• App. A.5: Aboveground, Ridgepole Shelter
  • App. A.6: Aboveground, Crib-Walled Shelter
  • App. B: How to Make and Use a Homemade Shelter-Ventilating Pump
  • App. C: A Homemade Fallout Meter, the KFM
  • App. D: Expedient Blast Shelters
  • App. E: How to Make a Homemade Piston Pump
  • App. F: Providing Improved Ventalation and Light

    About the Author



    When the U.S. Atomic Energy Commission authorized me in 1964 to initiate the Civil Defense Project at Oak Ridge National Laboratory, one of the first researchers I recruited was Cresson H. Kearny. Most of his life has been preparation, unplanned and planned, for writing this guide to help people unfamiliar with the effects of nuclear weapons improve their chances of surviving a nuclear attack. During the past 15 years he has done an unequaled amount of practical field work on basic survival problems, without always conforming to the changing civil defense doctrine.

    After I returned to my professional duties at Princeton in 1966, the civil defense effort at Oak Ridge National Laboratory was first headed by James C. Bresee, and is now headed by Conrad V. Chester. Both have wholeheartedly supported Kearny's down-to- earth research, and Chester was not only a codeveloper of several of the survival items described in this book, but also participated in the planning of the experiments testing them.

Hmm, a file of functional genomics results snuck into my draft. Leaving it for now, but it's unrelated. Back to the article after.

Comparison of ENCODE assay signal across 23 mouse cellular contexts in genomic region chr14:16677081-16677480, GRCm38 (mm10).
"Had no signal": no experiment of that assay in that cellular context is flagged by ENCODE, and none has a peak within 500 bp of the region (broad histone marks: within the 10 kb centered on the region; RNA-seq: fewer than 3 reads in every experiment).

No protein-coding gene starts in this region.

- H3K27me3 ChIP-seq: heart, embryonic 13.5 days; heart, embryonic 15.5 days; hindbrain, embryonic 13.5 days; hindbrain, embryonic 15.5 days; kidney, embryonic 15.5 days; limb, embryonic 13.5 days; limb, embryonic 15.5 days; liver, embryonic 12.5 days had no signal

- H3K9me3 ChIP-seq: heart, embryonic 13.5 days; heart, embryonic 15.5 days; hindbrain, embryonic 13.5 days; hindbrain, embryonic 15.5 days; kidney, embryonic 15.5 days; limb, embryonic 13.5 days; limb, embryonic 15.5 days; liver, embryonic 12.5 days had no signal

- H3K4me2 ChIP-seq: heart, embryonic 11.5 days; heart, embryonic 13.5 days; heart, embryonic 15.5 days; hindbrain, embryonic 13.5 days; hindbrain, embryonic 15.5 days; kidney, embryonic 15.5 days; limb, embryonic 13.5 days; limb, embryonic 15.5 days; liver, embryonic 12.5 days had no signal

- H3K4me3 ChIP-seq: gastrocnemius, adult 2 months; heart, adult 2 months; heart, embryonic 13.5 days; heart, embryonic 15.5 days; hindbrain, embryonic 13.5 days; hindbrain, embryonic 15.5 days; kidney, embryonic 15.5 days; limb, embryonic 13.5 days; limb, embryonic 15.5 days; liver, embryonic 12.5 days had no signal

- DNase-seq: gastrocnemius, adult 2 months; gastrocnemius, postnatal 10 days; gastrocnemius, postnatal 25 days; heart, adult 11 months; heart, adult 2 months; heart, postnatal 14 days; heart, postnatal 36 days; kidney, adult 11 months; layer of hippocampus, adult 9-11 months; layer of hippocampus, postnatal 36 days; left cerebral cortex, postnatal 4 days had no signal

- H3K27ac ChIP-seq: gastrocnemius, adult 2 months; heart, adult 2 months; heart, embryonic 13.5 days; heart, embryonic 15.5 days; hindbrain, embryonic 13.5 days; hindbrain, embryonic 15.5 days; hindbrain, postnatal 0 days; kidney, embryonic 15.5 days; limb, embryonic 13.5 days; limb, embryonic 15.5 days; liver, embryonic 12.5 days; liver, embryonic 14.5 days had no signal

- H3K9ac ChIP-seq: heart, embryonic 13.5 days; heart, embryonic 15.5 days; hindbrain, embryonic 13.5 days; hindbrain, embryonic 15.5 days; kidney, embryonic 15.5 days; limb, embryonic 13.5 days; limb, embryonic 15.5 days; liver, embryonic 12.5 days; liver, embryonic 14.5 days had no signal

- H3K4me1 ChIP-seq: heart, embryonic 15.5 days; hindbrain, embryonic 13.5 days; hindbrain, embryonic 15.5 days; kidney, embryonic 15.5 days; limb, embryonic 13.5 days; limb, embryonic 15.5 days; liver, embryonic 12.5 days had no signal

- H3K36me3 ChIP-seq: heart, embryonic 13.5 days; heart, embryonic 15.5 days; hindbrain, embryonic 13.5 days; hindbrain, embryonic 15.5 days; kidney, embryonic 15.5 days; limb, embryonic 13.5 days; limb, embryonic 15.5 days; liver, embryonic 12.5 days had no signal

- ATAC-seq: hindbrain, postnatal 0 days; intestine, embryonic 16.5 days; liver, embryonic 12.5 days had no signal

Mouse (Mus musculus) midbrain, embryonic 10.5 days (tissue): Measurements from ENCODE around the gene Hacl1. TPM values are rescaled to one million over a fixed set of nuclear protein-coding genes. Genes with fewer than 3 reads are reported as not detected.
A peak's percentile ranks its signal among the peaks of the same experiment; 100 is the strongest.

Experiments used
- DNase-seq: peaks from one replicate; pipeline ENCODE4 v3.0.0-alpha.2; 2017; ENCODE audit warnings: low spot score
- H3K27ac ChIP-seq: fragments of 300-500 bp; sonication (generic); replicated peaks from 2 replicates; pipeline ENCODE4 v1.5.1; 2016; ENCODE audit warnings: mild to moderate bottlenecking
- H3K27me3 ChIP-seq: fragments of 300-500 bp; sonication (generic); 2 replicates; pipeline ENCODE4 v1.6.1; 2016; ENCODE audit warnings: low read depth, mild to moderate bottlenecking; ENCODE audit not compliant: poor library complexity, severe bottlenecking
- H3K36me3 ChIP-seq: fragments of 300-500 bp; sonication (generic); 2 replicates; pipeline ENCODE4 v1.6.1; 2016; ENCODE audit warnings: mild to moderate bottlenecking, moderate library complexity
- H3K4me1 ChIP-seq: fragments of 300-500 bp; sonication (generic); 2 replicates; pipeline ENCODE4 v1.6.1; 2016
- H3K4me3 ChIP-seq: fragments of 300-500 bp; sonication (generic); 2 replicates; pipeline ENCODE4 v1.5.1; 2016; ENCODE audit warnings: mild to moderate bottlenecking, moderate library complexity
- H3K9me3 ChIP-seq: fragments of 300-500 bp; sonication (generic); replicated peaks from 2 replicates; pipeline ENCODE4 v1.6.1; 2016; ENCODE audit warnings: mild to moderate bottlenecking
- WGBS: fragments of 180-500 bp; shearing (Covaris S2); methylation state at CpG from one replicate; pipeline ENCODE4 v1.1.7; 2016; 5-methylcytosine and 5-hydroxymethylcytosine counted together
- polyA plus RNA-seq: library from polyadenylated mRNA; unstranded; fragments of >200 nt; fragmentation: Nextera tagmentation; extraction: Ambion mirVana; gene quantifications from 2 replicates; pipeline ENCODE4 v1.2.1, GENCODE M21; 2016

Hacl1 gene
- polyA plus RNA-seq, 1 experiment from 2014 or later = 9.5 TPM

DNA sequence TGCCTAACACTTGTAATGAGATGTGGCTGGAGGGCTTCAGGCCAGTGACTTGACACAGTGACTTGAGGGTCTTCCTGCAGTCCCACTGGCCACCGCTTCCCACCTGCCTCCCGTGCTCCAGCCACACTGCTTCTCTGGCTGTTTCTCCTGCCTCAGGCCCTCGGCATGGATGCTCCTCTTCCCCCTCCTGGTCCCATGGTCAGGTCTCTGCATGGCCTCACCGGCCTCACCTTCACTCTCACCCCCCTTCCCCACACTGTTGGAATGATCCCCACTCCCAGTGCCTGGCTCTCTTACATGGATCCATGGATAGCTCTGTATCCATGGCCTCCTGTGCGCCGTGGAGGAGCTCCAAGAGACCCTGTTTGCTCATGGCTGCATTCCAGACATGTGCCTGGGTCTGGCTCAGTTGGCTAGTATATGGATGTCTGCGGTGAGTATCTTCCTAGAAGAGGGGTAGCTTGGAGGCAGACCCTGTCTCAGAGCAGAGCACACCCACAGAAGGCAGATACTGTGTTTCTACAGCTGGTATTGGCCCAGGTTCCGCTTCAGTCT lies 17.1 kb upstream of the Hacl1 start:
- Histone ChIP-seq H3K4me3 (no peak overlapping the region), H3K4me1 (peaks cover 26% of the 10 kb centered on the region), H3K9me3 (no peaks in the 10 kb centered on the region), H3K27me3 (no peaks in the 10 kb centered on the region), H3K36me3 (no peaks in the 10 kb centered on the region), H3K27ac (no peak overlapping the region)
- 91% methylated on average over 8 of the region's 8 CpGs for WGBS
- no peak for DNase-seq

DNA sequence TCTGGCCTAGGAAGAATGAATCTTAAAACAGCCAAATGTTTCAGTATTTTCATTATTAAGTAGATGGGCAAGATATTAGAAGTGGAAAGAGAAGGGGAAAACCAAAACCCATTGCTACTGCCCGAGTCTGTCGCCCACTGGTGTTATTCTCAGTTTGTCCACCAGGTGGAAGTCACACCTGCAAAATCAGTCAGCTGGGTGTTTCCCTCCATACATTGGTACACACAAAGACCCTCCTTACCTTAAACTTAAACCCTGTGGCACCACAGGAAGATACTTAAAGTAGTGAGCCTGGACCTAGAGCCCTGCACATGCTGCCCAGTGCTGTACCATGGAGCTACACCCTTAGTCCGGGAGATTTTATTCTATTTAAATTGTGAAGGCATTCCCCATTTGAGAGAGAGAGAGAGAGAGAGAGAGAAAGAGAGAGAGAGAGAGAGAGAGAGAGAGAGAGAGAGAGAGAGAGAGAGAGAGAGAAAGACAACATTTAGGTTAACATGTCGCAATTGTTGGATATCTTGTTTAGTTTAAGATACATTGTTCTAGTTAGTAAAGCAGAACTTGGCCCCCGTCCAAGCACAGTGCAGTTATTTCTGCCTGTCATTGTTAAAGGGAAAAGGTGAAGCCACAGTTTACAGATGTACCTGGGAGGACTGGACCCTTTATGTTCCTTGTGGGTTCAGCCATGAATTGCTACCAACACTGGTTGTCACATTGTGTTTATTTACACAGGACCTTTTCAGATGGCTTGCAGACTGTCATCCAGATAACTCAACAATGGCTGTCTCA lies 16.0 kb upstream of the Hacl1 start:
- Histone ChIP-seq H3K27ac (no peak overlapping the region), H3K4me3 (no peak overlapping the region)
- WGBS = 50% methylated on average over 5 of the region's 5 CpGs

Kearny's concern with nuclear war dangers began while he was studying for his degree in civil engineering at Princeton he graduated summa cum laude in 1937. His Princeton studies had already acquainted him with the magnitude of an explosion in which nuclear energy is liberated, then only a theoretical possibility. After winning a Rhodes Scholarship, Kearny earned two degrees in geology at Oxford. Still before the outbreak of World War II, he observed the effective preparations made in England to reduce the effects of aerial attacks. He had a deep aversion to dictatorships, whether from the right or left, and during the Munich crisis he acted as a courier for an underground group helping anti-Nazis escape from Czechoslovakia.